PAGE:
About I’m a Scientist
I’m a Scientist is an online, student-led. science engagement activity where school students connect with working scientists.
- Students receive support for their Science Capital.
- Supports seven of the eight Gatsby Good Careers Guidance benchmarks.
- Scientists report improved communication skills and understanding of the principles of public engagement.
- Distance matters. Schools just 30 minutes drive from a university are under-served.
- See how you can take part as a scientist, teacher or funder.
Impact on studentsI’m a Scientist engages all students. It supports their Science Capital through showing STEM to be personally relevant to students lives; eliciting and valuing students’ questions and experiences, and providing support for building dimensions of science capital.
IAS can play an important role in helping young people see that science just might be ‘for me’. This, in turn, can contribute to nurturing science aspirations. Read more about student impact…
Gatsby Careers BenchmarksSchools are challenged to create an effective careers programme with often limited resources. Careers Advisors are increasingly being measured against the Gatsby Good Careers Guidance Benchmarks.
The ‘I’m a …’ programme supports schools on seven of the eight benchmarks.
Read more about benchmarks…
Impact on scientistsOnline public engagement helps bridge the divide between institutions and schools– and it’s not only school students who benefit.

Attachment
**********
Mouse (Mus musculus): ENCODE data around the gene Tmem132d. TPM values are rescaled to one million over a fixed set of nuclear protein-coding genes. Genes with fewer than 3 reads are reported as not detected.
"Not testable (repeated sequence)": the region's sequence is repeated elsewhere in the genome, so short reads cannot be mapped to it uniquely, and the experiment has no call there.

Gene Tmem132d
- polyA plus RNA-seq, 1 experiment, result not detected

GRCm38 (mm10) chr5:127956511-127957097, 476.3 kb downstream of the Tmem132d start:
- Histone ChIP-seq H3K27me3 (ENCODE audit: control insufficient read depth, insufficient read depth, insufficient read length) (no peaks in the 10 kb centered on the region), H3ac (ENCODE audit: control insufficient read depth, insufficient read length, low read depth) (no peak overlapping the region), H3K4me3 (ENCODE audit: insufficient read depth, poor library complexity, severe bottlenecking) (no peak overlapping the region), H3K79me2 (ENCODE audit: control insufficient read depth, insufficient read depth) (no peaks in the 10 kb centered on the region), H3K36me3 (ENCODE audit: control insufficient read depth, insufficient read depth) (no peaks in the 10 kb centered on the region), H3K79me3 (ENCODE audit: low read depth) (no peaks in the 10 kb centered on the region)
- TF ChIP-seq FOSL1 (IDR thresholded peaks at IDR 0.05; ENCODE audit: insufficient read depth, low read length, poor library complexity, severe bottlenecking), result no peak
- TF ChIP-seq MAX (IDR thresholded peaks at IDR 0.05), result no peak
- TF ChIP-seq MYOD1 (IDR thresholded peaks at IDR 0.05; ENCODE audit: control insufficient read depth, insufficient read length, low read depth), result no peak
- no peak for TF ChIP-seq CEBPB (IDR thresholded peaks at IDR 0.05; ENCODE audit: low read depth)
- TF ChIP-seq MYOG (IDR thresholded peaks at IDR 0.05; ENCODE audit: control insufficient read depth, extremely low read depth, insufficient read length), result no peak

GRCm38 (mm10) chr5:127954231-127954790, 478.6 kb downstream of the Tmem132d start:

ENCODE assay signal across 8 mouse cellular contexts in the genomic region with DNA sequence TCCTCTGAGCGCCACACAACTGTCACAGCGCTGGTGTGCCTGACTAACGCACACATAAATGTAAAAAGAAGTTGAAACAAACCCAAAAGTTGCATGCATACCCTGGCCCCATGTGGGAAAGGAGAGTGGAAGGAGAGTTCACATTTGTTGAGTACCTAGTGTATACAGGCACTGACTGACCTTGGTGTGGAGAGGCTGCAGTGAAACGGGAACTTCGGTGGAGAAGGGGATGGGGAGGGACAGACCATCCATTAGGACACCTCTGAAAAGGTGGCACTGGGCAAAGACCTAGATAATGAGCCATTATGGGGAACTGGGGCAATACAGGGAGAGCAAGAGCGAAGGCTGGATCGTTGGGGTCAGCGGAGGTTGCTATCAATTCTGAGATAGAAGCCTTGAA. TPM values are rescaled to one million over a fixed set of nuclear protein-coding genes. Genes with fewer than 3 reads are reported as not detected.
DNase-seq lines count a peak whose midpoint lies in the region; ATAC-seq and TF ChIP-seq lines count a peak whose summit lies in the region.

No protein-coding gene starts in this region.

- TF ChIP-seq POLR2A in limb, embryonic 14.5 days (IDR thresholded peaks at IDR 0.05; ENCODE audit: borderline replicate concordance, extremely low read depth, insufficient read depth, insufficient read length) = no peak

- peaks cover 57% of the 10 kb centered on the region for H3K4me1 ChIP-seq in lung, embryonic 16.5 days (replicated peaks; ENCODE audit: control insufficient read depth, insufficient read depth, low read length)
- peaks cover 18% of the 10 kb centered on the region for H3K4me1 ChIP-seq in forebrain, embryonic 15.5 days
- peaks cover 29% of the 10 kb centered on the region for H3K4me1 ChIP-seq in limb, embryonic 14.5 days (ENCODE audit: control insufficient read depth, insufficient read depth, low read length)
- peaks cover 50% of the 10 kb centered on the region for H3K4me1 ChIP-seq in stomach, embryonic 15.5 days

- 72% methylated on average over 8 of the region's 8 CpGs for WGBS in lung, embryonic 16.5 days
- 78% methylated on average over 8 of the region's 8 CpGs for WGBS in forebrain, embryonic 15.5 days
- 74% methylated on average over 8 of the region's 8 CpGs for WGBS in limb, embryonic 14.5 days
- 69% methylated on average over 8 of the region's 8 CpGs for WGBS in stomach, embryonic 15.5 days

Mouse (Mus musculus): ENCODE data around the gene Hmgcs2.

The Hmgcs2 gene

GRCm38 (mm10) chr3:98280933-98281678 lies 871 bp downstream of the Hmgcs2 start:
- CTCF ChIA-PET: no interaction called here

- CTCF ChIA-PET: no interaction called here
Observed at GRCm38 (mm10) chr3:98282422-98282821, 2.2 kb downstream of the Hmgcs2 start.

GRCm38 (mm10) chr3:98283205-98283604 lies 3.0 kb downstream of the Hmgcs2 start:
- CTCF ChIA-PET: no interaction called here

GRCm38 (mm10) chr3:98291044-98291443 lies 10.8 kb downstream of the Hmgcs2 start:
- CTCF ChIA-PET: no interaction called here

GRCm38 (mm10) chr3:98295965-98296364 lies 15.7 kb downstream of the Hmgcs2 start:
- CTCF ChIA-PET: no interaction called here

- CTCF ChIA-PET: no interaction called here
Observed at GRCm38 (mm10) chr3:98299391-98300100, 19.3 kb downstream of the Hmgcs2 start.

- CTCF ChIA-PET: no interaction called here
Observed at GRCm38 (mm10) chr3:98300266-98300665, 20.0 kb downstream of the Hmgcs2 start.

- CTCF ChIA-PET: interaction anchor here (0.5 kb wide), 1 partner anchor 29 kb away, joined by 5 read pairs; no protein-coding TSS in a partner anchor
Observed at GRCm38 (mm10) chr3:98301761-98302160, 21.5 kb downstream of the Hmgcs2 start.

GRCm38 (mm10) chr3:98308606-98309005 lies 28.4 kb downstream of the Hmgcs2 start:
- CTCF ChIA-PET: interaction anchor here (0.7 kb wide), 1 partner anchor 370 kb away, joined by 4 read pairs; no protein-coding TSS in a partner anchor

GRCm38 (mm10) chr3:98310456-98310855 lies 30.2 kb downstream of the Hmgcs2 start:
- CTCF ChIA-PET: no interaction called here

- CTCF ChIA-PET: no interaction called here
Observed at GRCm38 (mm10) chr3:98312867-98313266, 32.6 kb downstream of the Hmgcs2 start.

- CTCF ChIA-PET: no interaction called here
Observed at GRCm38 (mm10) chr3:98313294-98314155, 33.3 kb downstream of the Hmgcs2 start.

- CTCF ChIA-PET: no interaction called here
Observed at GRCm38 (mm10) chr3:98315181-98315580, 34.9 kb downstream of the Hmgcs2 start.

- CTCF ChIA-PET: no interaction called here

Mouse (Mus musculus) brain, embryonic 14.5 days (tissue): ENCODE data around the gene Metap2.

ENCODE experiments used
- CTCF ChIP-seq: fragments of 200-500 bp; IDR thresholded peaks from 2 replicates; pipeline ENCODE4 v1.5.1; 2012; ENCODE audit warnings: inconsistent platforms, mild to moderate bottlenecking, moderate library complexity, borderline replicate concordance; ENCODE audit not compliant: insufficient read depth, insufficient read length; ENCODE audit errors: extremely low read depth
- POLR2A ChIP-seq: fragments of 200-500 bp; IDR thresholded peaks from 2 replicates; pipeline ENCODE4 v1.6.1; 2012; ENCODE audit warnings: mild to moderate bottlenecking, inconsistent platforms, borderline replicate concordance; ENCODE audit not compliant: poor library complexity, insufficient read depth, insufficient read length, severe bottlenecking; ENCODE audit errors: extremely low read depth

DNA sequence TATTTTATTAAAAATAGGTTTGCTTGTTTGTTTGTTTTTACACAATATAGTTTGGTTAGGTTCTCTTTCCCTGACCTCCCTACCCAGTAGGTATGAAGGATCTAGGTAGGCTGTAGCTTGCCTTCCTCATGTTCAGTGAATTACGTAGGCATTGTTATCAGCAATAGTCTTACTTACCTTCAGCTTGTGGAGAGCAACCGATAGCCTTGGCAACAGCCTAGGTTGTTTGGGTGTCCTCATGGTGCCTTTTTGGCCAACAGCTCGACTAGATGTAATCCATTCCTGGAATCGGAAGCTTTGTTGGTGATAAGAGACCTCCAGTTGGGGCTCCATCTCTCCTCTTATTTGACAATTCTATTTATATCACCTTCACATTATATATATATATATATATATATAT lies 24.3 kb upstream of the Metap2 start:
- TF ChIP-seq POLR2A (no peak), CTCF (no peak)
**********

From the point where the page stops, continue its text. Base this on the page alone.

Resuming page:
“I didn’t really know much about public engagement before taking part… I’m a Scientist really inspired me to get involved with more!”
– Suzi, PhD researcher
IAS is a low pressure space for researchers to ‘dip their toes’ into public engagement. Seeing students’ enthusiasm for their work gives researchers the confidence and motivation to do more outreach.Those with less previous experience increase their public engagement activities by 130% in the year following IAS. Read more about scientist impact…
Why distance matters?Funders of public engagement and outreach activities have made a priority of reaching underserved audiences. Wherever we looked we found anecdotal evidence that while, as a sector we were becoming increasingly effective at reaching schools in deprived parts of our metropolitan areas, rural communities continued to miss out.
But anecdotal data only gets you so far. We wanted to find out just how much the more remote schools were missing out.
We also wanted to know what constitutes a remote school in this context.